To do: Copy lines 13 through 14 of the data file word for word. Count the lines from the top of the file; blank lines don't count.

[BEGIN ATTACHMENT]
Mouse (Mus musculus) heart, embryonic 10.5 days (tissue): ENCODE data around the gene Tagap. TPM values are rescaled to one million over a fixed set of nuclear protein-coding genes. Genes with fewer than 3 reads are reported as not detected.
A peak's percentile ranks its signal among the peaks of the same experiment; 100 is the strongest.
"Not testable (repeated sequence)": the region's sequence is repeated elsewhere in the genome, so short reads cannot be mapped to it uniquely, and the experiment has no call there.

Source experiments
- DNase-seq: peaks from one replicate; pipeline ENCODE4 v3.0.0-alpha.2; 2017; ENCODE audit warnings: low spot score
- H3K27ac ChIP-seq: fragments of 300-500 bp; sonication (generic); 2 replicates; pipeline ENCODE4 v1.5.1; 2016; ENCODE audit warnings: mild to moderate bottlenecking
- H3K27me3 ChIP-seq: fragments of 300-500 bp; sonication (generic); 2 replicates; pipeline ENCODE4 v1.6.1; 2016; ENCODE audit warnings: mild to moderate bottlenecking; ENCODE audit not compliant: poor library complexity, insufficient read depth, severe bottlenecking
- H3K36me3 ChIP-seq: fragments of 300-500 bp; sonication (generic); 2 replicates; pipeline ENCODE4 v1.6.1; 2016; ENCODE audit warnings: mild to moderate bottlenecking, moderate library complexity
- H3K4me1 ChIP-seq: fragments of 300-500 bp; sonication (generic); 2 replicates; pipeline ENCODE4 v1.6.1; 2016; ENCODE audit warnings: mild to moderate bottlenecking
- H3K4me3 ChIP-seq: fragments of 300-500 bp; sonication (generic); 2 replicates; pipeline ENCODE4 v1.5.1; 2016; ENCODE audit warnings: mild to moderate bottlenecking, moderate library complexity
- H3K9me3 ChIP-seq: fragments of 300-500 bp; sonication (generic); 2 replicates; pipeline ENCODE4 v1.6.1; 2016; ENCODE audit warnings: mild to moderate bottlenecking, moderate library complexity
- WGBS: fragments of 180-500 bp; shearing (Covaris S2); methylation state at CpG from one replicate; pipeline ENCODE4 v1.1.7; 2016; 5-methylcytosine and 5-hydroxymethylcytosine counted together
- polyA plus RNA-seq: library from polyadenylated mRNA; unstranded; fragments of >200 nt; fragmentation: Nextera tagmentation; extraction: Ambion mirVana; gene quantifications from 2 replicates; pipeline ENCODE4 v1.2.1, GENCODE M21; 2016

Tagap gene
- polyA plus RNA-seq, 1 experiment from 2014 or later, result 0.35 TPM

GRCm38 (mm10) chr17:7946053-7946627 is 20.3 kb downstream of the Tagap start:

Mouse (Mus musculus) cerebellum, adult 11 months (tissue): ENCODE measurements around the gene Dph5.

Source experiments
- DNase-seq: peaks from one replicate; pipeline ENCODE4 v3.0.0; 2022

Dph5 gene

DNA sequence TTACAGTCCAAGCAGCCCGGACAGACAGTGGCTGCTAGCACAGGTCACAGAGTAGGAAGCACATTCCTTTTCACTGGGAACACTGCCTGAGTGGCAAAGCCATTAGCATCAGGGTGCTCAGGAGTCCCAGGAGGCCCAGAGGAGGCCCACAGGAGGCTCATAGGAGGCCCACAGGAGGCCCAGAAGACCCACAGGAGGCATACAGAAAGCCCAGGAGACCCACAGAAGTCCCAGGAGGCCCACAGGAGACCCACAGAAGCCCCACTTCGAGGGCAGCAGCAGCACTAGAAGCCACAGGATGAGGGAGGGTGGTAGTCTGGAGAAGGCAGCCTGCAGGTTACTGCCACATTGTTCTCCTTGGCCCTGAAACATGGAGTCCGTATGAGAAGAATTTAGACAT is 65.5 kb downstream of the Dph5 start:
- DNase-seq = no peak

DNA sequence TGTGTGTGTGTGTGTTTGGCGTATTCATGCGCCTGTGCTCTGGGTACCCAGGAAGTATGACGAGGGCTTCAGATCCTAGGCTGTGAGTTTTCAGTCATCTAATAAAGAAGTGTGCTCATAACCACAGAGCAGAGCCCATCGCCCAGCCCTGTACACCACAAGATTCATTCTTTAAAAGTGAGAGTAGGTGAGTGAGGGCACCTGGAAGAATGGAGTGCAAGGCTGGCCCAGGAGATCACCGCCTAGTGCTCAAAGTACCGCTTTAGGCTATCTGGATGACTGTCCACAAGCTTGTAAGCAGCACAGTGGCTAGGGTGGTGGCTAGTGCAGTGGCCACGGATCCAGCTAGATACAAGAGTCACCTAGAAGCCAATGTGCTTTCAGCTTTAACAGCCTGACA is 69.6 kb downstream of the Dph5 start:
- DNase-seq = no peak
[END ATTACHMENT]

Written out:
- polyA plus RNA-seq: library from polyadenylated mRNA; unstranded; fragments of >200 nt; fragmentation: Nextera tagmentation; extraction: Ambion mirVana; gene quantifications from 2 replicates; pipeline ENCODE4 v1.2.1, GENCODE M21; 2016

Tagap gene